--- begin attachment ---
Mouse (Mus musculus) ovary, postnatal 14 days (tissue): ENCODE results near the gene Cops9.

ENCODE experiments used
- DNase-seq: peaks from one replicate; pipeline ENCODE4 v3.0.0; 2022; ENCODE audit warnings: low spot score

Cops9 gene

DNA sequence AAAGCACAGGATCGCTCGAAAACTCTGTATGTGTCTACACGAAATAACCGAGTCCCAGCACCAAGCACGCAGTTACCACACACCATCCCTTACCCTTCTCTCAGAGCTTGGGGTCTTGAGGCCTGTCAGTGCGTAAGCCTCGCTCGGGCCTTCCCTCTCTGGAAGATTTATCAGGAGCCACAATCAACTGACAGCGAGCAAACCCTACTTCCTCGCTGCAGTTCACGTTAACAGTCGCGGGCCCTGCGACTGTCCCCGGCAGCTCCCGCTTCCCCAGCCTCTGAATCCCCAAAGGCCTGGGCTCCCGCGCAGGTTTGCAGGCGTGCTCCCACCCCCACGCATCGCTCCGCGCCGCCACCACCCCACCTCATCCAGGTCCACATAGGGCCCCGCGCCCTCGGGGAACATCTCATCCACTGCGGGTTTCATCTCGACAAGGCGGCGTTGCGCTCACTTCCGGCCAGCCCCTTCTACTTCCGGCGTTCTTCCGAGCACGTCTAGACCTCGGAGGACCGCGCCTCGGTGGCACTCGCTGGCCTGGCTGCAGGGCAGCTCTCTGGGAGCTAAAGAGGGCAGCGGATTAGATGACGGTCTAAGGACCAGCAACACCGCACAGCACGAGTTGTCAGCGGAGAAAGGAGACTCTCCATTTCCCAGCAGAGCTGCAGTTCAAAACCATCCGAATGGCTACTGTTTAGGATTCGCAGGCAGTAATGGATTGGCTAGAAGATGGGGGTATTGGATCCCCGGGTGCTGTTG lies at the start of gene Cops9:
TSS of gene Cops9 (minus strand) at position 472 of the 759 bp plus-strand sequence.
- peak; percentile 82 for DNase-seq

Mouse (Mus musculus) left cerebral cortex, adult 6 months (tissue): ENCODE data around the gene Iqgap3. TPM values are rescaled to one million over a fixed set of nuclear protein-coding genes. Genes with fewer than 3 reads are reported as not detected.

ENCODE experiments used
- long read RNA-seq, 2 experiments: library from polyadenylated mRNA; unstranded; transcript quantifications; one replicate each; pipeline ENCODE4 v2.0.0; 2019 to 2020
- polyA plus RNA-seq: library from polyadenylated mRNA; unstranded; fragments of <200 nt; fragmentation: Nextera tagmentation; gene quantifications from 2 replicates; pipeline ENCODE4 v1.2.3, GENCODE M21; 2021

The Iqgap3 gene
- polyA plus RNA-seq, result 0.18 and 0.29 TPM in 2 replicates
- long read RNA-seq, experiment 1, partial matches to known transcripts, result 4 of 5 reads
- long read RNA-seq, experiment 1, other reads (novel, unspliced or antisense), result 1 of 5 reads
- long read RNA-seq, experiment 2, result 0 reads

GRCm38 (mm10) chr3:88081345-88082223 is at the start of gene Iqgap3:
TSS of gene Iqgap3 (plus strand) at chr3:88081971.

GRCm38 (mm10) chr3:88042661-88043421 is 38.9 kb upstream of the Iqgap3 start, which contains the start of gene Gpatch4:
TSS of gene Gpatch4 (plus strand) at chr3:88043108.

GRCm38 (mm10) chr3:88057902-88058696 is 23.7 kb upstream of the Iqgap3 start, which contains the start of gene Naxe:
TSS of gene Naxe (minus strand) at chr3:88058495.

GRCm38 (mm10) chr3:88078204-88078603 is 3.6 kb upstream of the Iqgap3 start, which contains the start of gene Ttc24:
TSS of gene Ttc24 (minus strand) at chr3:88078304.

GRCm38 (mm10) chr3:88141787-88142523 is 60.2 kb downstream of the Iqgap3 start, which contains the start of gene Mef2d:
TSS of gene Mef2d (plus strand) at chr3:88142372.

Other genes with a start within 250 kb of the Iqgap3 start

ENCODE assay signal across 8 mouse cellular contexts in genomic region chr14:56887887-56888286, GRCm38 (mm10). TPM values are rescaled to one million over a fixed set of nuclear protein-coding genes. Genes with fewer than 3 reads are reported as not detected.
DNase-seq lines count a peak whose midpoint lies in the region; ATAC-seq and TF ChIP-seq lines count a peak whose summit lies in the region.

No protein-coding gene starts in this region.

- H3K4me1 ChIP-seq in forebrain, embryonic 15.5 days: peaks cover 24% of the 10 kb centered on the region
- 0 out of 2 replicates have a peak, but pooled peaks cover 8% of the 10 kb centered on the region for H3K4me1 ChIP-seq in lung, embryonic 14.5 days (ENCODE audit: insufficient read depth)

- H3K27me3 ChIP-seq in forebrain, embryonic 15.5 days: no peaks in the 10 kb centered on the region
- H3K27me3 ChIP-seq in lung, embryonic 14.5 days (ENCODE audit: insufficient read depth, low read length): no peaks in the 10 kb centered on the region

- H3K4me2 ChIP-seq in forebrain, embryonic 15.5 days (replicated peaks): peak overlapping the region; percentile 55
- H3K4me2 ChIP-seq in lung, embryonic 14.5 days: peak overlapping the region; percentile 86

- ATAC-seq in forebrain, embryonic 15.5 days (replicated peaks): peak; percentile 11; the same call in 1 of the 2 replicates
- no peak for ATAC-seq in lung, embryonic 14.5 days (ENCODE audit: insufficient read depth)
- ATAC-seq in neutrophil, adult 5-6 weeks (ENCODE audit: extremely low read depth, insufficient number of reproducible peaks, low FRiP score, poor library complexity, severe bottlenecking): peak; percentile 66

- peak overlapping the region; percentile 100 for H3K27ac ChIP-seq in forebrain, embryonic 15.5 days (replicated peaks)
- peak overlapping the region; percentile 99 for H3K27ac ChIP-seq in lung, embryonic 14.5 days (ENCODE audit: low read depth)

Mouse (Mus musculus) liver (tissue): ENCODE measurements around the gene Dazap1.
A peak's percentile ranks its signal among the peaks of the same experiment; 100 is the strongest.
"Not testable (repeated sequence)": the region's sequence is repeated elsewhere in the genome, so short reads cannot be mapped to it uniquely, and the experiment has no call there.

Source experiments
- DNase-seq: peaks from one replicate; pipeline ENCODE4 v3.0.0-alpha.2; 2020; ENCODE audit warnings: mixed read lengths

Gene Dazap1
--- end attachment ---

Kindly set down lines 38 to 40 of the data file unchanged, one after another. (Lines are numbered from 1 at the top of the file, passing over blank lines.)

- no peak for ATAC-seq in lung, embryonic 14.5 days (ENCODE audit: insufficient read depth)
- ATAC-seq in neutrophil, adult 5-6 weeks (ENCODE audit: extremely low read depth, insufficient number of reproducible peaks, low FRiP score, poor library complexity, severe bottlenecking): peak; percentile 66

- peak overlapping the region; percentile 100 for H3K27ac ChIP-seq in forebrain, embryonic 15.5 days (replicated peaks)